Hit the Ground Running: A Manual for New Leaders
Portfolio/The Penguin Group (2009)
Through a rigorous process of elimination best explained in the book, Jennings and his associates selected nine exemplar companies and their CEOs and explains how each of the nine combinations (i.e. company and its CEO) demonstrates an especially important “Rule.” Jennings devotes a separate chapter to each of the ten, the last being “Be a Fish Out of Water.” His focus is primarily on the nine CEOs and suggests that the best way to measure the performance of a CEO and compare one anther to each other is to calculate the total amount of economic value they created. “We defined economic value as the sum of the profits generated, dividends paid, increases in sales and profits, and the increase in the company’s share price during the CEO’s tenure.” After all of the nine CEOs who took over companies because of death, retirement, resignation, or the poor performance of their predecessor, they hit the ground running and “almost doubled revenues, more than tripled earnings per share, nearly tripled EBITDA, and doubled their company’s net profit margins.” How did they accomplish these exceptional results? Jennings provides the answer in this book.
The focus in this book is primarily on the first-year performance of nine CEOs: Patrick Hassey (Allegheny Technologies), Marshall Larsen (Goodrich Corporation), Frederick Eppinger (The Hanover Group), Howard Lance (Harris Corporation), Jeffrey Lorberbaum (Mohawk Industries), Ronald Sargent (Staples), Keith Rattie (Questar), Mike McCallister (Humana Inc.), and finally, Tim and Richard Smucker (The J.M. Smucker Company). After lengthy interviews, Jennings notes an obvious connection between and among them, one overpowering characteristic that all the CEOs shared: “They told the truth. None of them deceived themselves about anything, nor did they surround themselves with executives who did; they all practice the Golden Rule; and as a result, they’ve become the best performing CEOs in the nation.”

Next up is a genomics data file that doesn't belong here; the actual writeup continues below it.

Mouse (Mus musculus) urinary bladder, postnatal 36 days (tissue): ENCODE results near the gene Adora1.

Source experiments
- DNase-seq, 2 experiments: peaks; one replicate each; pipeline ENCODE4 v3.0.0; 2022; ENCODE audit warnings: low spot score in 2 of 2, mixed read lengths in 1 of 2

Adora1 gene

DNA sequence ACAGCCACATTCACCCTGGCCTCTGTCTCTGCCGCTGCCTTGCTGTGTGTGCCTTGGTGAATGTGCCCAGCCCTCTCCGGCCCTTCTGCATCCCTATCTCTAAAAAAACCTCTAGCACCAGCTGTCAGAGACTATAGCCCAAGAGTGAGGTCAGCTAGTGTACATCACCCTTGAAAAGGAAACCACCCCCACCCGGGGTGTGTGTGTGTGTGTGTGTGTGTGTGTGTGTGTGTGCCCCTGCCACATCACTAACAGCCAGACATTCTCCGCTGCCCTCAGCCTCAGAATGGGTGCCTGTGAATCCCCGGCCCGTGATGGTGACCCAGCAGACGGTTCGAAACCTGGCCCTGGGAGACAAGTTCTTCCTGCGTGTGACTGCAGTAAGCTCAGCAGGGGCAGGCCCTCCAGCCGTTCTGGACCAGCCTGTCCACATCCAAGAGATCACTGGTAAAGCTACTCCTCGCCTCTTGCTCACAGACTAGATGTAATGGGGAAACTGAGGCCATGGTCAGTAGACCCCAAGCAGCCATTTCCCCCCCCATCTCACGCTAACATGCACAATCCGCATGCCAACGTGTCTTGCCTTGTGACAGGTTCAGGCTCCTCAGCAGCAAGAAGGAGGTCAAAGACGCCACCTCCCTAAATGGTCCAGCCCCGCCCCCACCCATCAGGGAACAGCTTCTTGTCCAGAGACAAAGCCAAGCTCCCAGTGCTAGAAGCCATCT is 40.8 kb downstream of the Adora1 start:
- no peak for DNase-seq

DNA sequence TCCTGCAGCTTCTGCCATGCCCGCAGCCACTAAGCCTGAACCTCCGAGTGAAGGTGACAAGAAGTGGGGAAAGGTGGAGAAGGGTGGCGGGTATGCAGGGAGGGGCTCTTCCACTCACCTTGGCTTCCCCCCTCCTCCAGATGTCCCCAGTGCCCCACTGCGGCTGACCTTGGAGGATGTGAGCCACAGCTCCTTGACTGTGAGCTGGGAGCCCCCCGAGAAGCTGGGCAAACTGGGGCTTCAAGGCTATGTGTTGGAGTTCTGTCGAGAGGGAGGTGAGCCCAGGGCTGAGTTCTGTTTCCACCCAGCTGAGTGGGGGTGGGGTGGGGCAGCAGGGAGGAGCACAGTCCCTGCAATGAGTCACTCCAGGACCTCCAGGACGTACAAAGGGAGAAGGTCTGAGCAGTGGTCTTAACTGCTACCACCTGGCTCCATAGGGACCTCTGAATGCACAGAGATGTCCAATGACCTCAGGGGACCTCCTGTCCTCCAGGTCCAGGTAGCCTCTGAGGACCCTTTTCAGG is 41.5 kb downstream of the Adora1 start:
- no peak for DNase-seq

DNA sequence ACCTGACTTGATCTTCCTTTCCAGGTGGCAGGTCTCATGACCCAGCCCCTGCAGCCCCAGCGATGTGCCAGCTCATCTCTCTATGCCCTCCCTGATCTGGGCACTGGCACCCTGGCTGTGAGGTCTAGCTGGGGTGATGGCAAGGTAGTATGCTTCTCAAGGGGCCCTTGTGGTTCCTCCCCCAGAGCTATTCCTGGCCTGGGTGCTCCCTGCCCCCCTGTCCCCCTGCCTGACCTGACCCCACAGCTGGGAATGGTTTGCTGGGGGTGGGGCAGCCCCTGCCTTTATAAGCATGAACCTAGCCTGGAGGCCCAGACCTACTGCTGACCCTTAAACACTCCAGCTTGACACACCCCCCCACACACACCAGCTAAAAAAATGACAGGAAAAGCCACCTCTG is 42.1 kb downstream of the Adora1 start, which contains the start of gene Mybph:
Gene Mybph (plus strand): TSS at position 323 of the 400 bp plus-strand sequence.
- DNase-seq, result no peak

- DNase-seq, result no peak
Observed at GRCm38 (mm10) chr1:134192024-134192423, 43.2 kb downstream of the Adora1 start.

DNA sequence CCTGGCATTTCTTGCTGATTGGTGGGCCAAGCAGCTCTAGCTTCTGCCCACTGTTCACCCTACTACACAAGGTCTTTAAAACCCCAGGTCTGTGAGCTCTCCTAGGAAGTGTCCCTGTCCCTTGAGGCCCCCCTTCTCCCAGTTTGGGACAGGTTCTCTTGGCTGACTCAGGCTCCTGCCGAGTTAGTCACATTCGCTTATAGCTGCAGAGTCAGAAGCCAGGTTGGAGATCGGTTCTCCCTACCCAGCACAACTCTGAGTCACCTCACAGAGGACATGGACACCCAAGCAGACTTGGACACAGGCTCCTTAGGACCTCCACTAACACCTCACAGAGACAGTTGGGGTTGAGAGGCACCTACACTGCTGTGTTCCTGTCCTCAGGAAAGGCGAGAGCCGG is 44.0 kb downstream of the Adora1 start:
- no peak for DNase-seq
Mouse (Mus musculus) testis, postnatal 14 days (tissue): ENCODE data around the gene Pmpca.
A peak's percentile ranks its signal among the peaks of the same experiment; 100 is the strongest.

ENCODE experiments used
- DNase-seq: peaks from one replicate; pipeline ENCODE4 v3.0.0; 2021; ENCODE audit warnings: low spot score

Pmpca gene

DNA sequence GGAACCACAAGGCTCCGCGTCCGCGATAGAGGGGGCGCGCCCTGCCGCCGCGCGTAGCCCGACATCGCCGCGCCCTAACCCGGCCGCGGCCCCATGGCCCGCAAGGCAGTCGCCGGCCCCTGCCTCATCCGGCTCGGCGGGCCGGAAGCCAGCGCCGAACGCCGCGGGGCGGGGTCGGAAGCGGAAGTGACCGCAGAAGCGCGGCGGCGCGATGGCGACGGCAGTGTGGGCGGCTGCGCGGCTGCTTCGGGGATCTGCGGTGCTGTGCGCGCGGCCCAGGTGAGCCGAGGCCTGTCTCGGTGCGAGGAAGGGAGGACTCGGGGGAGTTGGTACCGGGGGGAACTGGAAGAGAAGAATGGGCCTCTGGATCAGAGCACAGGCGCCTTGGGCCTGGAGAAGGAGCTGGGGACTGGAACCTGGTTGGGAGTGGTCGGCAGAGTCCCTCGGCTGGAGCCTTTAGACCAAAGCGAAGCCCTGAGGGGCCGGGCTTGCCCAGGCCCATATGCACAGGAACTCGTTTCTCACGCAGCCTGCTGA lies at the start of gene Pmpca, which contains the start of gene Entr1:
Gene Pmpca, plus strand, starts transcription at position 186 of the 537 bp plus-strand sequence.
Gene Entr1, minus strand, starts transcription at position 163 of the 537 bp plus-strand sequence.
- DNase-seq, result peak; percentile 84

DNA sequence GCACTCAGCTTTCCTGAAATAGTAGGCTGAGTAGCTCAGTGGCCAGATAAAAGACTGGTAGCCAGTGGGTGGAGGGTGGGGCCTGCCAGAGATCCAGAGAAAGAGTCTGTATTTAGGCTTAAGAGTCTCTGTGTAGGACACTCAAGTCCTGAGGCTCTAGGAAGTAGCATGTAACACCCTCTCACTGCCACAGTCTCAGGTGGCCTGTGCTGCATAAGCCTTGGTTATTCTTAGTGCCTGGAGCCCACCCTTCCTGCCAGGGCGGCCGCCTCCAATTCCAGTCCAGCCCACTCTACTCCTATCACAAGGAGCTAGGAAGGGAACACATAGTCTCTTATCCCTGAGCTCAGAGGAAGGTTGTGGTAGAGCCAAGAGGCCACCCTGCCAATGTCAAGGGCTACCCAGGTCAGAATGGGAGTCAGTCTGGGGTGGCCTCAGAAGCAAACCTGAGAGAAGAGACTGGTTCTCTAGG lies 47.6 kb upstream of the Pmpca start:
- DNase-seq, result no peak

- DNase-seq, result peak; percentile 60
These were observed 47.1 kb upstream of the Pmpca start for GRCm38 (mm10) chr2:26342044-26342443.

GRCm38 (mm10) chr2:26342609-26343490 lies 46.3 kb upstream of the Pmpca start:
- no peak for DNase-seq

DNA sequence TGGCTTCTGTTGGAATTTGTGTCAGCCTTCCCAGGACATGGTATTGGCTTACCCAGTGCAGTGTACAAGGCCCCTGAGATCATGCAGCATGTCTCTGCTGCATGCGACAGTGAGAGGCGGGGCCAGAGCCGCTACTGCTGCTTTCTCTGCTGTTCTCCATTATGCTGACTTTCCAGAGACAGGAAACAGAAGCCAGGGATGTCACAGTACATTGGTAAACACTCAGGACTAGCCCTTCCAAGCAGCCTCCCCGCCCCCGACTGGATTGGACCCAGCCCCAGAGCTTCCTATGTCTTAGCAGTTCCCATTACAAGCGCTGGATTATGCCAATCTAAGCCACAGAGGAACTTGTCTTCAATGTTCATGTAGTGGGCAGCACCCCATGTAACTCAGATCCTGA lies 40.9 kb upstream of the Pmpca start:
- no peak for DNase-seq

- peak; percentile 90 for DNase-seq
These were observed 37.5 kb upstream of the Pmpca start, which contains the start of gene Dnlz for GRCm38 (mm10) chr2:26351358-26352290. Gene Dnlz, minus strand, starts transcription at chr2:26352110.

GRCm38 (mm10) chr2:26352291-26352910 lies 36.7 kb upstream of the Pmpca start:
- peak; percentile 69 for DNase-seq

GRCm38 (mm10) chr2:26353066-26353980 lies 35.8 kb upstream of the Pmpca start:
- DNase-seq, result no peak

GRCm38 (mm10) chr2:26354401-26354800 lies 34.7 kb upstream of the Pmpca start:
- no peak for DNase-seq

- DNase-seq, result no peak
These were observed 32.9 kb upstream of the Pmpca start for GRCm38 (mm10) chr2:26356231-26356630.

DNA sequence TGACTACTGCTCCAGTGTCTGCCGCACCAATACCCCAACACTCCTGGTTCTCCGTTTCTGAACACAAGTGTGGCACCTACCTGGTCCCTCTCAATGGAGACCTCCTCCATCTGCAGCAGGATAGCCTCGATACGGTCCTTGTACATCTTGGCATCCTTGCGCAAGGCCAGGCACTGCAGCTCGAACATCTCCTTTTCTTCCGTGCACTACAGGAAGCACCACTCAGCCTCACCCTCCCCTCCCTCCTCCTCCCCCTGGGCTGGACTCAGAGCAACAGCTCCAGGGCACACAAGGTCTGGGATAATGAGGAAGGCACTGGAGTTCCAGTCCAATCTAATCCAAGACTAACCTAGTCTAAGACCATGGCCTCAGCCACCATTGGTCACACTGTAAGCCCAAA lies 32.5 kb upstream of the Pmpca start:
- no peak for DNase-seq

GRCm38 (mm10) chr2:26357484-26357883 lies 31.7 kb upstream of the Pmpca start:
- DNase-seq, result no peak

All of them stressed the importance of others’ contributions to the success achieved. Each reveals highly developed emotional intelligence as well as a profound appreciation of those with whom they are associated each day. That attitude explains how Eppinger gained credibility when he became CEO of The Hanover Group and why Lance asked his associates for their assistance when he became CEO of Harris Corporation. As is also true of the CEOs of the eleven “Good to Great” companies that Jim Collins interviewed, the nine that were interviewed by Jennings and his associates (notably Laurence Haughton) indicate almost no personal ego. They seem almost totally obsessed with the success of their companies but insist that that success is not about them. This is authentic humility, not false modesty, and (in my opinion) helps to explain why certain CEOs who are otherwise rather ordinary people have led their companies to achieving and then sustaining extraordinary success.